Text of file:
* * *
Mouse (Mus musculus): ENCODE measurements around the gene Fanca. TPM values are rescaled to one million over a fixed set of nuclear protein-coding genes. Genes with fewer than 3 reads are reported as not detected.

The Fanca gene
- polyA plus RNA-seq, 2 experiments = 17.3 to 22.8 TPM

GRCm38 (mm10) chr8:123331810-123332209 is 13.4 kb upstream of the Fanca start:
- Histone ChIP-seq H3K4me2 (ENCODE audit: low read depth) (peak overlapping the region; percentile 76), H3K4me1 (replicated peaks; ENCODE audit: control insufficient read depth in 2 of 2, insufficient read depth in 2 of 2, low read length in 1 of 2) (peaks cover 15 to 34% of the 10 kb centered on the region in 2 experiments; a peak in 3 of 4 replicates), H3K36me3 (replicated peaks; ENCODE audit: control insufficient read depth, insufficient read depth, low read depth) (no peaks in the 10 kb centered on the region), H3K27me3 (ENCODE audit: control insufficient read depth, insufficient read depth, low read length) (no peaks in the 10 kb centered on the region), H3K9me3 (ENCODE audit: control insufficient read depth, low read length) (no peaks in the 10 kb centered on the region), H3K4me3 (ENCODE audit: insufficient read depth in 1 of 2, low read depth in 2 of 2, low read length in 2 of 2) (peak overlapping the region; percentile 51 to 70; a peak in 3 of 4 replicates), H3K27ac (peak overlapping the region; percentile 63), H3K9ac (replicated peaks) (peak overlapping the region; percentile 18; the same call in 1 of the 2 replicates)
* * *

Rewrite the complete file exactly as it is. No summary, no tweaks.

Mouse (Mus musculus): ENCODE measurements around the gene Fanca. TPM values are rescaled to one million over a fixed set of nuclear protein-coding genes. Genes with fewer than 3 reads are reported as not detected.

The Fanca gene
- polyA plus RNA-seq, 2 experiments = 17.3 to 22.8 TPM

GRCm38 (mm10) chr8:123331810-123332209 is 13.4 kb upstream of the Fanca start:
- Histone ChIP-seq H3K4me2 (ENCODE audit: low read depth) (peak overlapping the region; percentile 76), H3K4me1 (replicated peaks; ENCODE audit: control insufficient read depth in 2 of 2, insufficient read depth in 2 of 2, low read length in 1 of 2) (peaks cover 15 to 34% of the 10 kb centered on the region in 2 experiments; a peak in 3 of 4 replicates), H3K36me3 (replicated peaks; ENCODE audit: control insufficient read depth, insufficient read depth, low read depth) (no peaks in the 10 kb centered on the region), H3K27me3 (ENCODE audit: control insufficient read depth, insufficient read depth, low read length) (no peaks in the 10 kb centered on the region), H3K9me3 (ENCODE audit: control insufficient read depth, low read length) (no peaks in the 10 kb centered on the region), H3K4me3 (ENCODE audit: insufficient read depth in 1 of 2, low read depth in 2 of 2, low read length in 2 of 2) (peak overlapping the region; percentile 51 to 70; a peak in 3 of 4 replicates), H3K27ac (peak overlapping the region; percentile 63), H3K9ac (replicated peaks) (peak overlapping the region; percentile 18; the same call in 1 of the 2 replicates)